Could a college degree be overrated? In some circles, yes. Many people build their education outside the confines of a traditional four-year undergraduate degree — and realize great success.
In fact, the unemployment rate for people with college degrees is higher than the rate for those who pursued alternative programs and trades, according to the most recent report released by the Bureau of Labor Statistics. Even better, most people find that taking an alternate route in education costs less than an undergraduate degree and is a shorter path to a profitable career.
With that in mind, here are six ways to build your education without a college degree.
Pursue a Trade or Vocation
The average college graduate pays nearly $130,000 for a degree — and is about $30,000 in debt the day they turn the tassel, according to a study by The Institute for College Access and Success. Meanwhile, students can pursue one of a myriad of trade or technical opportunities for around $30,000 and have a degree or certificate in as little as 18 months. Trade school graduates are on the job sooner and in less debt than bachelor degree students.
Most communities offer the trade, technical, and/or vocational school opportunities with programs in areas such as the following:
- Automotive Mechanics
- Dental Hygiene
- Graphic Design
- Computer Technology
- Culinary Arts
- Massage Therapy
- Pharmacy Technology
And if you’re comparing salaries, you’ll want to know that, on average, trade school graduates make $36,000 and a college graduate makes $46,000, according to data collected by Career School Now.
Build a Business
Independent thinkers and doers who have an entrepreneurial spirit can succeed in alternatives to college. Several educational and business opportunities offer relief from the constraints of working in the corporate world, such as specific hours, regimented goals, and monotonous work.
For instance, with Amway Education, people who are interested in owning and operating their own businesses can explore the type of products and services that fit their lifestyle and business dreams. Then they access online and offline learning tools to pick up practical skills to use in business and life.
Become an Apprentice
Many organizations stand alone or partner with the federal government to offer apprenticeships in industries that need more skilled workers.
You can get on-the-job training next to experienced professionals in fields such as healthcare, construction, hospitality, and energy that will help you secure a job and pursue advancement in emerging areas.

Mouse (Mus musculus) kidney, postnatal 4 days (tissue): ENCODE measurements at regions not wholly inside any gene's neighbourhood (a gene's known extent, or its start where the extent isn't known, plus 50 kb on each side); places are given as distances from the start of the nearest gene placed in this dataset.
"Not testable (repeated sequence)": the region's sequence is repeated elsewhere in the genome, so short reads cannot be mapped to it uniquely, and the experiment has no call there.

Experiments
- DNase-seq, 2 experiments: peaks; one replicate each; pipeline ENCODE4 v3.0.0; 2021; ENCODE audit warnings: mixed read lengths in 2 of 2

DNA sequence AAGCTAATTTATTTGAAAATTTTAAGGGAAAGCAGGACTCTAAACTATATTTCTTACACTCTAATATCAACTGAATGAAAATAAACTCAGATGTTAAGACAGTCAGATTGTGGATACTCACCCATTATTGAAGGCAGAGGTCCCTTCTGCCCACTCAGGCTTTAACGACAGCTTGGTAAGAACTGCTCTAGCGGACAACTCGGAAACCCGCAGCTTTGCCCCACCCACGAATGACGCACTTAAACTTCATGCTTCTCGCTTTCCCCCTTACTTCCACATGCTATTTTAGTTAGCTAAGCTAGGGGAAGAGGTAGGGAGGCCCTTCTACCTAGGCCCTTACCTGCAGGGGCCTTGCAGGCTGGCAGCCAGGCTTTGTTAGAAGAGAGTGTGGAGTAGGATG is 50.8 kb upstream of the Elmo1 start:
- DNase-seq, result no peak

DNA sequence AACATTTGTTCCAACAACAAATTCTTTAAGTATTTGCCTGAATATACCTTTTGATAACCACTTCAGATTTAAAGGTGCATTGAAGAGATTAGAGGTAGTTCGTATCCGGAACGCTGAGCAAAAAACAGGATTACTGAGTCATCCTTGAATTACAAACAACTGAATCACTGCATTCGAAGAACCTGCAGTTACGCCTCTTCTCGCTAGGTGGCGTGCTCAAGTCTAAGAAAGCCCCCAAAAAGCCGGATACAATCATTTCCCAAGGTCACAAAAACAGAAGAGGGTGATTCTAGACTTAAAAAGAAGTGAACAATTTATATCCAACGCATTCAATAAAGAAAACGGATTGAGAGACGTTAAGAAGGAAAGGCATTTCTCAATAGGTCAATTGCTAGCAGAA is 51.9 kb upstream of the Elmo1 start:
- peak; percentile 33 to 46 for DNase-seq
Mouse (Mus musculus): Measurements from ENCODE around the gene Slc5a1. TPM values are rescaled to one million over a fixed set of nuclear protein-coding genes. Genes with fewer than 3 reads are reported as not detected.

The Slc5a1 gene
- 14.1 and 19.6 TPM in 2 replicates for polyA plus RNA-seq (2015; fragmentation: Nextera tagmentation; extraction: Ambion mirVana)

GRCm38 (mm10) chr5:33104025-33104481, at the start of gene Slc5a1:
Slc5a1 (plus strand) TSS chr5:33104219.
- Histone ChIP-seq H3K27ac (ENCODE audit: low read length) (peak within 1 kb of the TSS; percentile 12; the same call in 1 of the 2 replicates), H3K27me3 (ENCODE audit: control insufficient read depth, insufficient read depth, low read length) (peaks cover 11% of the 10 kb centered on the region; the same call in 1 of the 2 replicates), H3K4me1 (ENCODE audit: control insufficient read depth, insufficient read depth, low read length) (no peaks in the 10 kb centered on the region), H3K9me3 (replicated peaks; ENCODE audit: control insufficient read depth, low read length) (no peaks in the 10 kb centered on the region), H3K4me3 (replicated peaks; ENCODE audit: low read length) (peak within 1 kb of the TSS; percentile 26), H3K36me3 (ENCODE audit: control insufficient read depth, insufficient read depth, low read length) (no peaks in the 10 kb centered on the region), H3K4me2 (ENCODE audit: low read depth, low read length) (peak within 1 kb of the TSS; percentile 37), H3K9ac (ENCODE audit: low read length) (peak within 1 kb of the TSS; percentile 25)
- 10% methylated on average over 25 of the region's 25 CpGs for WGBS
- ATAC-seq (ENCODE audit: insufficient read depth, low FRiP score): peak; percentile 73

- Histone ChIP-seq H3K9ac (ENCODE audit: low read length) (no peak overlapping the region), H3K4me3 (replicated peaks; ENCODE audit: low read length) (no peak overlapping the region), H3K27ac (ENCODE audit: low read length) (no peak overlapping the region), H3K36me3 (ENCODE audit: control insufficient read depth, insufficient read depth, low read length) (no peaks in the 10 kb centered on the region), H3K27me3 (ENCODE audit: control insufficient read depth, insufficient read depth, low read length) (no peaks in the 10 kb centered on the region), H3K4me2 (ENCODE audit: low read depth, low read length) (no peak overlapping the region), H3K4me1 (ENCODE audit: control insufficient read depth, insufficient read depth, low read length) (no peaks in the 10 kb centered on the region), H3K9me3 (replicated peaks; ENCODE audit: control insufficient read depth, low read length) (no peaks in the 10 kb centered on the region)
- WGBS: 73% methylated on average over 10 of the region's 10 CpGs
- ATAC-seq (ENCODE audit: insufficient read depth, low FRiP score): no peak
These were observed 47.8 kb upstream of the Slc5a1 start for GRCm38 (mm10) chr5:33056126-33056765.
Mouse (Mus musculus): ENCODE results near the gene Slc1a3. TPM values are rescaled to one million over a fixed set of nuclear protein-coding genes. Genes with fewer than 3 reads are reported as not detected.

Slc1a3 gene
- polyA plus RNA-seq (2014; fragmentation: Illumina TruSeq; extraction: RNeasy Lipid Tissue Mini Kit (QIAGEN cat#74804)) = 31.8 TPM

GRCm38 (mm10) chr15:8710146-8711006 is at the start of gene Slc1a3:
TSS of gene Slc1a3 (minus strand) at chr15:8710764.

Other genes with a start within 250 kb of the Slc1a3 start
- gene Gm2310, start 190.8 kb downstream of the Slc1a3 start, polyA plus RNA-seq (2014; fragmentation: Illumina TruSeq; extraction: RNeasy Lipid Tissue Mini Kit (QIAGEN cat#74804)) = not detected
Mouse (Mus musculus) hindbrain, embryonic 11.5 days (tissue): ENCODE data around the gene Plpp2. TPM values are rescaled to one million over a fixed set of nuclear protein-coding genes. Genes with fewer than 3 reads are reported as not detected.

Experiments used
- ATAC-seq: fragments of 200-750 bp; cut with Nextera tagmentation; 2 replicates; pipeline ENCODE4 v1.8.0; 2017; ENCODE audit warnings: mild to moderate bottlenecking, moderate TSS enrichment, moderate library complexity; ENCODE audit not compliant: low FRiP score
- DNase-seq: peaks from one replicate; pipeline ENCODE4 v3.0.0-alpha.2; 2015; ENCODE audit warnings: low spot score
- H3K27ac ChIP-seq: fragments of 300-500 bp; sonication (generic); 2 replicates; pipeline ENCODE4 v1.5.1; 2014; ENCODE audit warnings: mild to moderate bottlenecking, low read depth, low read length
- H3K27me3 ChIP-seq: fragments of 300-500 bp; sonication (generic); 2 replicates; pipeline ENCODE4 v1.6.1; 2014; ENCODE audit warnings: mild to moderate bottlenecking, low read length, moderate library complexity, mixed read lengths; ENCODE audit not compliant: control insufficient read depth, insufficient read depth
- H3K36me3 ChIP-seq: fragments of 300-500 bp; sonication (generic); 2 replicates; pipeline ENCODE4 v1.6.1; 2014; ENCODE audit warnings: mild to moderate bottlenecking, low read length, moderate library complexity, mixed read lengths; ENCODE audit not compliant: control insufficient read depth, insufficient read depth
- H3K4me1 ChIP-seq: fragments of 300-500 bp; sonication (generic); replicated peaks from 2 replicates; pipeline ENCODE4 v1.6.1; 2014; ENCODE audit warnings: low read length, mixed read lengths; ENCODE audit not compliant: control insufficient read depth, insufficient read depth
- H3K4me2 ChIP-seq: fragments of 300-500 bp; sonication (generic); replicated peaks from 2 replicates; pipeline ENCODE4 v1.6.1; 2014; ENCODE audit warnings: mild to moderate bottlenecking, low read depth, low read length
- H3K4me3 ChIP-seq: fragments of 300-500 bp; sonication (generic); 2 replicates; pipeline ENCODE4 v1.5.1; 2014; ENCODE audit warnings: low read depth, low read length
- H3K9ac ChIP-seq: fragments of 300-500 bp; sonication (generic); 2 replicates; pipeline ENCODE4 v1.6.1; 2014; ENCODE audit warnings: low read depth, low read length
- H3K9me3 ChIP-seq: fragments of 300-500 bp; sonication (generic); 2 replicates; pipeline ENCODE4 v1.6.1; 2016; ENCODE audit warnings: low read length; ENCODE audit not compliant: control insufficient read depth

Many people can learn skills through volunteer work that will build their credentials and land them a job after the pro bono stint.
For instance, Peace Corps, Americorps, Habitat for Humanity, and Big Brothers and Sisters offer opportunities abroad and domestically. Full-time and part-time volunteers can help communities build needed resources and educate people on how to maintain those resources.
Take Online Courses
You can keep your job and learn new or higher-level skills that will help you advance or change careers through free online courses. You can take almost all of them at your own pace and at times that work for your schedule.
For instance, edX.org, Coursera.org, OpenCulture.com, and Mooc.org offer courses in everything from finance and computers to language and well-being.
Upgrade Your Hobby
Many people turn their hobbies into successful businesses by honing their craft and learning more about running a company.
Going in, it’s important to recognize that building a business is about more than practicing your hobby full time. You’ll need to learn and understand the business side, from finances and marketing to purchasing and sales. You can learn some of it from the online courses mentioned above. But it’s even more helpful to find a mentor who has launched a business, realized success, and is willing to let you peek at how he or she has done it.
Whether you just aren’t cut out for college, want to fast-track your career, or are ready to carve a different path, there are many ways to build your education and credentials outside of university walls.
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